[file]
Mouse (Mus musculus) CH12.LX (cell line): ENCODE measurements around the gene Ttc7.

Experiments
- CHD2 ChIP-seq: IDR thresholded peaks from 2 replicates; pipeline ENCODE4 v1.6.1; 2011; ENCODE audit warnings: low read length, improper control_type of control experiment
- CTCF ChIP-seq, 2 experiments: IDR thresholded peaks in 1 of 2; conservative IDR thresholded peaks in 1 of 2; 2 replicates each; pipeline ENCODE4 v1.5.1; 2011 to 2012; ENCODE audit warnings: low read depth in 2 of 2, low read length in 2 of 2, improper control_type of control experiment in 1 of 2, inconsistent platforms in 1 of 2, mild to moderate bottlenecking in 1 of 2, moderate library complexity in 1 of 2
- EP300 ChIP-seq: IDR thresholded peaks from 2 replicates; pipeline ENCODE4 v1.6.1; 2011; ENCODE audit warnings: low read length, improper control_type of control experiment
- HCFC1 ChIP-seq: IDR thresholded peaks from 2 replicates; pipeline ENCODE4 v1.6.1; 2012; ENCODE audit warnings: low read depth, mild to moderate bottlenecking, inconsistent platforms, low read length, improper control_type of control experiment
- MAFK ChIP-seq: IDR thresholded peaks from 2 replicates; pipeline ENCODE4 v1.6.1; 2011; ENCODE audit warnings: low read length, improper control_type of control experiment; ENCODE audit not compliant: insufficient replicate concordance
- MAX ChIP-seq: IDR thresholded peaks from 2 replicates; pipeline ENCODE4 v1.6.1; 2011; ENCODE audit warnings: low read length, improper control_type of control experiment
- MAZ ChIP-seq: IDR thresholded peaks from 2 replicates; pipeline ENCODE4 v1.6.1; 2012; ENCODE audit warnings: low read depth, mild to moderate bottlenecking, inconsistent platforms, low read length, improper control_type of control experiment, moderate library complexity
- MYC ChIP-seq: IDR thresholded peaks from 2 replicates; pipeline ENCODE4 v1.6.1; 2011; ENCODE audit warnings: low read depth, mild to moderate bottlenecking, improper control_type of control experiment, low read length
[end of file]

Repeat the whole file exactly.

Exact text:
Mouse (Mus musculus) CH12.LX (cell line): ENCODE measurements around the gene Ttc7.

Experiments
- CHD2 ChIP-seq: IDR thresholded peaks from 2 replicates; pipeline ENCODE4 v1.6.1; 2011; ENCODE audit warnings: low read length, improper control_type of control experiment
- CTCF ChIP-seq, 2 experiments: IDR thresholded peaks in 1 of 2; conservative IDR thresholded peaks in 1 of 2; 2 replicates each; pipeline ENCODE4 v1.5.1; 2011 to 2012; ENCODE audit warnings: low read depth in 2 of 2, low read length in 2 of 2, improper control_type of control experiment in 1 of 2, inconsistent platforms in 1 of 2, mild to moderate bottlenecking in 1 of 2, moderate library complexity in 1 of 2
- EP300 ChIP-seq: IDR thresholded peaks from 2 replicates; pipeline ENCODE4 v1.6.1; 2011; ENCODE audit warnings: low read length, improper control_type of control experiment
- HCFC1 ChIP-seq: IDR thresholded peaks from 2 replicates; pipeline ENCODE4 v1.6.1; 2012; ENCODE audit warnings: low read depth, mild to moderate bottlenecking, inconsistent platforms, low read length, improper control_type of control experiment
- MAFK ChIP-seq: IDR thresholded peaks from 2 replicates; pipeline ENCODE4 v1.6.1; 2011; ENCODE audit warnings: low read length, improper control_type of control experiment; ENCODE audit not compliant: insufficient replicate concordance
- MAX ChIP-seq: IDR thresholded peaks from 2 replicates; pipeline ENCODE4 v1.6.1; 2011; ENCODE audit warnings: low read length, improper control_type of control experiment
- MAZ ChIP-seq: IDR thresholded peaks from 2 replicates; pipeline ENCODE4 v1.6.1; 2012; ENCODE audit warnings: low read depth, mild to moderate bottlenecking, inconsistent platforms, low read length, improper control_type of control experiment, moderate library complexity
- MYC ChIP-seq: IDR thresholded peaks from 2 replicates; pipeline ENCODE4 v1.6.1; 2011; ENCODE audit warnings: low read depth, mild to moderate bottlenecking, improper control_type of control experiment, low read length